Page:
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Why German media is saying the Chancellor is on a 'sinking ship'

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Why German media is saying the Chancellor is on a 'sinking ship'
Ralph Brinkhaus (CDU), newly elected leader of the CDU/CSU parliamentary group next to Alexander Dobrindt, chairman of the CSU regional group. Photo: DPA
08:46 CEST+02:00
The news that a key ally of Angela Merkel lost his post as the CDU’s parliamentary chief dropped like a political bomb in Berlin. It has sent the German media into overdrive, as they speculate what it means for the Chancellor and her party.

It was a shock that no one saw coming. On Tuesday Volker Kauder, who has headed the parliamentary group of Angela Merkel’s CDU and Bavarian allies CSU for 13 years, lost in a re-election battle to challenger Ralph Brinkhaus, a relative unknown.

Brinkhaus, Kauder's deputy, received 125 votes to 112 in a secret ballot held on Tuesday afternoon.

The surprising result came a day after Merkel was forced to admit mistakes in her handling of a row surrounding Germany's outgoing domestic spy chief.

Political observers and opponents called the vote a slap in the face for the chancellor, who had campaigned hard for Kauder's re-election.

"This is a revolt against Merkel," wrote the centre-left SPD's parliamentary group leader Thomas Oppermann on Twitter minutes after the result was published.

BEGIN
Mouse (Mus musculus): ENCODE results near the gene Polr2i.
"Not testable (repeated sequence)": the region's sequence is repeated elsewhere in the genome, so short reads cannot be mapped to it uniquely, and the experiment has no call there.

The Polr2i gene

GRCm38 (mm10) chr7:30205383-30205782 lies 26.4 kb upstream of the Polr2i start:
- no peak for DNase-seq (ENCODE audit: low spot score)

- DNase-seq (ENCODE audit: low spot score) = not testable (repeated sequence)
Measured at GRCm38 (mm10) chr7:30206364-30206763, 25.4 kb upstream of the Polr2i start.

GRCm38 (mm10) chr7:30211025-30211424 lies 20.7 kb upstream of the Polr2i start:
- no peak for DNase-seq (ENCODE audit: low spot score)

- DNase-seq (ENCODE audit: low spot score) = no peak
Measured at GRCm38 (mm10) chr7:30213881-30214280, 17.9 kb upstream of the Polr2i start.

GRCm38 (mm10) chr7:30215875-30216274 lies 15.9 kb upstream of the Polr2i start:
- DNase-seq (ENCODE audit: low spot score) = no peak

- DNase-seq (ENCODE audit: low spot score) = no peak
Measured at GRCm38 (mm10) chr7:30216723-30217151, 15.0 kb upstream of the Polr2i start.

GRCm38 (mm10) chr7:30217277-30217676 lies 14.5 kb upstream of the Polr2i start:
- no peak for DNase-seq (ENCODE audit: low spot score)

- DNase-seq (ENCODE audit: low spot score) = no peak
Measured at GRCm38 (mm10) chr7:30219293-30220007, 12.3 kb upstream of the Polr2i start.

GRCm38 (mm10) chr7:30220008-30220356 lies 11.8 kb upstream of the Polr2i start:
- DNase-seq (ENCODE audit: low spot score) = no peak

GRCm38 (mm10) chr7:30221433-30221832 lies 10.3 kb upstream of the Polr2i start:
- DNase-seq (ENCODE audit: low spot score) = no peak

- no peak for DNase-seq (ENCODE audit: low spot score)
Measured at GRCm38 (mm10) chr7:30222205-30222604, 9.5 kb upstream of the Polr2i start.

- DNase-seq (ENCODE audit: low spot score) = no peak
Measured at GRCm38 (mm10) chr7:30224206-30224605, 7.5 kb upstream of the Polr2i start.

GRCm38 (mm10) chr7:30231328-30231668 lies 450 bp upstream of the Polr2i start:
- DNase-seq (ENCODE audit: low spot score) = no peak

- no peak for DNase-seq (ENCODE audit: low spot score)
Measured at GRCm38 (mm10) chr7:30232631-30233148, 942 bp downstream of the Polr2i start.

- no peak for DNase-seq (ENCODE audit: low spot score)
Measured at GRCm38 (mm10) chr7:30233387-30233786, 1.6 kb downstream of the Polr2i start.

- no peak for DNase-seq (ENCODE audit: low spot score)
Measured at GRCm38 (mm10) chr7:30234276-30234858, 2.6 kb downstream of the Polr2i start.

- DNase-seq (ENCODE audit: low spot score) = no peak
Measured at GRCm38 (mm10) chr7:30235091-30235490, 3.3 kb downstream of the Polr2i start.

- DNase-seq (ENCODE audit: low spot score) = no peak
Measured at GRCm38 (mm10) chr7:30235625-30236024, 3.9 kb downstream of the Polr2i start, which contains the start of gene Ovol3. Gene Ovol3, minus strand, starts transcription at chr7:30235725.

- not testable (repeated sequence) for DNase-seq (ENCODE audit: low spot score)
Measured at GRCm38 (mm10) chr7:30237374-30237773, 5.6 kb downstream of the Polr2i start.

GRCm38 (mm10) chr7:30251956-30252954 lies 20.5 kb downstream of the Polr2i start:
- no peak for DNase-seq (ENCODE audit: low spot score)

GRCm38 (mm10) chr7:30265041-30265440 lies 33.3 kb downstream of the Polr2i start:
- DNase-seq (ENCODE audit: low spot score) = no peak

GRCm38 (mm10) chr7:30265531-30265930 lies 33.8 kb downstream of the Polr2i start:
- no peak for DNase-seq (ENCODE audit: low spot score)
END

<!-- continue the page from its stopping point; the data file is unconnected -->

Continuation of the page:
Deputy leader of the SPD, Ralf Stegner noted that the result "shows how deep the erosion of power within the (CDU-CSU) is."

Meanwhile right-wing populist party AfD gleefully welcomed Kauder's toppling. "It's over for Merkel: Kauder voted out! Volker Kauder's loss in the election as parliamentary group leader now clearly shows Merkel's loss in power. The twilight of Merkel has finally set in," wrote AfD leader Alice Weidel on Twitter.

'Power is dwindling'

Politicians with gaping mouths aside, German media outlets were also caught by surprise and have been analyzing why it happened and what it means. 

An opinion piece published by Zeit on Tuesday said: "The Chancellor's power is dwindling at an alarming rate. If Merkel's chancellorship were a ship, the water would now be up to the engine room.”

Zeit said the vote was “not a long-planned coup against the Chancellor”, but instead it’s possible that members of parliament “simply wanted to send a signal with their vote”.

The newspaper said Merkel will now have to “listen more to her faction and party”.

"She must take seriously the rebellion that has become unmistakable in recent months,” it said.

Suddeutsche Zeitung called the defeat a “humiliation” for Merkel.

“The victory of Ralph Brinkhaus over Volker Kauder is not just a surprise," the newspaper said. "It is a cut in Merkel's chancellorship that reaches even deeper than her public regret about mistakes in the case of Maaßen the day before.”

Earlier on Tuesday, Spiegel Online had said that a win by Brinkhaus would mean that "Merkel should really clean out her office in the chancellery immediately - his election would be nothing short of a vote of distrust against the leader of the government."